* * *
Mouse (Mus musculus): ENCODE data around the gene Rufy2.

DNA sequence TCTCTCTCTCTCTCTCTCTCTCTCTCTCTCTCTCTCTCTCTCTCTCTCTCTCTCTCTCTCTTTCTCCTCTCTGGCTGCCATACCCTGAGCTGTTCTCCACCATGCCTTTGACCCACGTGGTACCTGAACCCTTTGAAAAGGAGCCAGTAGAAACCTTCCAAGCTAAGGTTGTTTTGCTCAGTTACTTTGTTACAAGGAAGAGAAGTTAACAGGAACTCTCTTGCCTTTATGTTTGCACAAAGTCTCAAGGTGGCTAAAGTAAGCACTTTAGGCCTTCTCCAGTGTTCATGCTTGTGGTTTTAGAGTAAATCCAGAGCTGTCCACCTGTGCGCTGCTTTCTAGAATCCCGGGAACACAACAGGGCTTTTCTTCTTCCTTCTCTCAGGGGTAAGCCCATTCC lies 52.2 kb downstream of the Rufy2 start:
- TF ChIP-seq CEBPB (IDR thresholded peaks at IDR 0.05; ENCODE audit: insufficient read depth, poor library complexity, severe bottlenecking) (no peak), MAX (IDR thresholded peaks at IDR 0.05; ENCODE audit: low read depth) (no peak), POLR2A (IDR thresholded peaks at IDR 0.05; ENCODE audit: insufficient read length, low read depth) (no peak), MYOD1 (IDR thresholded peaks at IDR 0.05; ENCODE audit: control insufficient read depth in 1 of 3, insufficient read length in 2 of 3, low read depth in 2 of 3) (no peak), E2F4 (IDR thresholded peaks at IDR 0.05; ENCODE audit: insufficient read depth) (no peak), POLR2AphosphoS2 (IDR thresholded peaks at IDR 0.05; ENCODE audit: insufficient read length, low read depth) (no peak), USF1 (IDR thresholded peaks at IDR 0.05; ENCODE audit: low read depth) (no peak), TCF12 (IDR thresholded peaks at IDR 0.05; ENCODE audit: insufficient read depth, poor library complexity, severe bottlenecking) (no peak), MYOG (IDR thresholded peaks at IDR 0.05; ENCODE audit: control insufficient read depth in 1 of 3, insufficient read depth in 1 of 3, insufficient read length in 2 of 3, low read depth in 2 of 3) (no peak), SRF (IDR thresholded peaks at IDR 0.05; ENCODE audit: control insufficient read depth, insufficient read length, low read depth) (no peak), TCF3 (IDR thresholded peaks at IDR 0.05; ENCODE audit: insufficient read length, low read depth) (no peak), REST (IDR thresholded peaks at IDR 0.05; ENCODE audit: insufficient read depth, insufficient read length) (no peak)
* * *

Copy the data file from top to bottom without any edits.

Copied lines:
Mouse (Mus musculus): ENCODE data around the gene Rufy2.

DNA sequence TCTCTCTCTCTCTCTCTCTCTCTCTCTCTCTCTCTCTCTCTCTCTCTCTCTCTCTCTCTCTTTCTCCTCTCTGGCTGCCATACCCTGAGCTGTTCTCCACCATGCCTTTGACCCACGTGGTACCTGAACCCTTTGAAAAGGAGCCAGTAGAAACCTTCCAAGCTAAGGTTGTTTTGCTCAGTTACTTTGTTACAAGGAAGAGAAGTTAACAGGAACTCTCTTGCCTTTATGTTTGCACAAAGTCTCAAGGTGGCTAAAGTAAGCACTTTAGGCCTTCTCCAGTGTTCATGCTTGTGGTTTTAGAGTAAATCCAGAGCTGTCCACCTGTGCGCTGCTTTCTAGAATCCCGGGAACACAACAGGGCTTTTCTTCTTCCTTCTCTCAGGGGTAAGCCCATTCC lies 52.2 kb downstream of the Rufy2 start:
- TF ChIP-seq CEBPB (IDR thresholded peaks at IDR 0.05; ENCODE audit: insufficient read depth, poor library complexity, severe bottlenecking) (no peak), MAX (IDR thresholded peaks at IDR 0.05; ENCODE audit: low read depth) (no peak), POLR2A (IDR thresholded peaks at IDR 0.05; ENCODE audit: insufficient read length, low read depth) (no peak), MYOD1 (IDR thresholded peaks at IDR 0.05; ENCODE audit: control insufficient read depth in 1 of 3, insufficient read length in 2 of 3, low read depth in 2 of 3) (no peak), E2F4 (IDR thresholded peaks at IDR 0.05; ENCODE audit: insufficient read depth) (no peak), POLR2AphosphoS2 (IDR thresholded peaks at IDR 0.05; ENCODE audit: insufficient read length, low read depth) (no peak), USF1 (IDR thresholded peaks at IDR 0.05; ENCODE audit: low read depth) (no peak), TCF12 (IDR thresholded peaks at IDR 0.05; ENCODE audit: insufficient read depth, poor library complexity, severe bottlenecking) (no peak), MYOG (IDR thresholded peaks at IDR 0.05; ENCODE audit: control insufficient read depth in 1 of 3, insufficient read depth in 1 of 3, insufficient read length in 2 of 3, low read depth in 2 of 3) (no peak), SRF (IDR thresholded peaks at IDR 0.05; ENCODE audit: control insufficient read depth, insufficient read length, low read depth) (no peak), TCF3 (IDR thresholded peaks at IDR 0.05; ENCODE audit: insufficient read length, low read depth) (no peak), REST (IDR thresholded peaks at IDR 0.05; ENCODE audit: insufficient read depth, insufficient read length) (no peak)